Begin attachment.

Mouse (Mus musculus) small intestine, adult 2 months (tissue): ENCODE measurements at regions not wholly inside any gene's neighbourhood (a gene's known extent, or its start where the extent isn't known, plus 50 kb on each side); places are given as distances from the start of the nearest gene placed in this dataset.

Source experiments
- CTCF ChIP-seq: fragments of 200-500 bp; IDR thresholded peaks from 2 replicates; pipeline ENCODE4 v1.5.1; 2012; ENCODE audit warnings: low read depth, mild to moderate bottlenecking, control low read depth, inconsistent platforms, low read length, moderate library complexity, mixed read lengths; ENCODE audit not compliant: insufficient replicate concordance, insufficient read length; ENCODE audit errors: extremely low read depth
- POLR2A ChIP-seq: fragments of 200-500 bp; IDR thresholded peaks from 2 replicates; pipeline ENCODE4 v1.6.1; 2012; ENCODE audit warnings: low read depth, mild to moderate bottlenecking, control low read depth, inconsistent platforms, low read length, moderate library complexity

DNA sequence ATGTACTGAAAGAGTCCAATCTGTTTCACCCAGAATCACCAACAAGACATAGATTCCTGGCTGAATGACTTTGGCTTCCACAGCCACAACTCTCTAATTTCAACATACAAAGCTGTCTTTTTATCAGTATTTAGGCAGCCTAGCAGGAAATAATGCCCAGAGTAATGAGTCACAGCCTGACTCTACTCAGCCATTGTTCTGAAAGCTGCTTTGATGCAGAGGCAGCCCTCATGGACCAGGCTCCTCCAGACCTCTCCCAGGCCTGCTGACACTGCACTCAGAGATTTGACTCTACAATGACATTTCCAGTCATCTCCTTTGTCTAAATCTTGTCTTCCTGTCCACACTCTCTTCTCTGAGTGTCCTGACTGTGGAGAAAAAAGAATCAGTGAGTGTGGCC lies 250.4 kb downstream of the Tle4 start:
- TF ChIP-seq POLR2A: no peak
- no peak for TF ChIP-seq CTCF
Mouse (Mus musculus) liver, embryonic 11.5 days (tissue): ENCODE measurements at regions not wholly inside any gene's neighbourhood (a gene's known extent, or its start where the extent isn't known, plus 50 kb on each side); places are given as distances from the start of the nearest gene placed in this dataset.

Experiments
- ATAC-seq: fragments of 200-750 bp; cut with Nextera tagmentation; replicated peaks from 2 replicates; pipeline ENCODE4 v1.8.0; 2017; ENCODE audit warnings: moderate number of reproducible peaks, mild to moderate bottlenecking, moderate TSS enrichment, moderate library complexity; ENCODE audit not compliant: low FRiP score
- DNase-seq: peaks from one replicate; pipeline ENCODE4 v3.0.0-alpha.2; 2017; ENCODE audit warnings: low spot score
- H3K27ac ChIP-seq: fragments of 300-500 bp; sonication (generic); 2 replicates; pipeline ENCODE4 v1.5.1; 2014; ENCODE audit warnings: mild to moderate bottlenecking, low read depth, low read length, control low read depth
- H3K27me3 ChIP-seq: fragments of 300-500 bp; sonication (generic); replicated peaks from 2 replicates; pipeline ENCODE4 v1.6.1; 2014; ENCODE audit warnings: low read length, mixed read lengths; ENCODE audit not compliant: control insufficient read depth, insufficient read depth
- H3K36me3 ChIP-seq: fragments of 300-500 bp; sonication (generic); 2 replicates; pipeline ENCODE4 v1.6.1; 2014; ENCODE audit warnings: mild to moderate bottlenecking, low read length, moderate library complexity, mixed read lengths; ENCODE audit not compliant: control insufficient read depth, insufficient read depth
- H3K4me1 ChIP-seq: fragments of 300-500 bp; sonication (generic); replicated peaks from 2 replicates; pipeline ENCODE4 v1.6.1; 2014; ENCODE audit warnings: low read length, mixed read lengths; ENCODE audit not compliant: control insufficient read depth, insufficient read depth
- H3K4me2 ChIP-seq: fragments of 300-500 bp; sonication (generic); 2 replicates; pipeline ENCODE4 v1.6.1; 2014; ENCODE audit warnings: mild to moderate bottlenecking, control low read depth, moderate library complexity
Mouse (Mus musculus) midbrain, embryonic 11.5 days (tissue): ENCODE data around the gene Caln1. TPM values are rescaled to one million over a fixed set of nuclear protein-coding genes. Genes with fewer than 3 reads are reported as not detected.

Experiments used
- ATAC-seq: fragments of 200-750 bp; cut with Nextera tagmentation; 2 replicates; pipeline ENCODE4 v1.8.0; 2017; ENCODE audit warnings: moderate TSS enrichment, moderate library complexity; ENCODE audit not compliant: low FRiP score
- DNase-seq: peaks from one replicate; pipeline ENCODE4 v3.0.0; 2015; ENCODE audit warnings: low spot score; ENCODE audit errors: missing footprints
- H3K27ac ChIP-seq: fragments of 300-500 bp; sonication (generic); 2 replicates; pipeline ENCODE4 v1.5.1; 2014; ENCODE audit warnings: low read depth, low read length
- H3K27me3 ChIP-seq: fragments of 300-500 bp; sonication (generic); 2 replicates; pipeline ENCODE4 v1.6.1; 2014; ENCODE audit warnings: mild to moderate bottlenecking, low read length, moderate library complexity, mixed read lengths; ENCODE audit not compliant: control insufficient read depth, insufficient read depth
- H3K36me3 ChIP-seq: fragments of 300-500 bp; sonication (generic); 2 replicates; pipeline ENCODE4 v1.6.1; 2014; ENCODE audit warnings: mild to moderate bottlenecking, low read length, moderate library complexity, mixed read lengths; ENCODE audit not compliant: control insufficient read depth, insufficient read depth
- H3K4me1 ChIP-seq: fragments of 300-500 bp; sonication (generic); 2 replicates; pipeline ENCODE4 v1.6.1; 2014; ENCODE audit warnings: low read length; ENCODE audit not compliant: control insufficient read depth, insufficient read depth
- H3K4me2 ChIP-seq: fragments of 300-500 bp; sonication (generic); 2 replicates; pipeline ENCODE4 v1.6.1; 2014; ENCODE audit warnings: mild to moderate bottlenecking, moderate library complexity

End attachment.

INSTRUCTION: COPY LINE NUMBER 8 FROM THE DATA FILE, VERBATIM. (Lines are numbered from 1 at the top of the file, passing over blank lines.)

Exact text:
Mouse (Mus musculus) liver, embryonic 11.5 days (tissue): ENCODE measurements at regions not wholly inside any gene's neighbourhood (a gene's known extent, or its start where the extent isn't known, plus 50 kb on each side); places are given as distances from the start of the nearest gene placed in this dataset.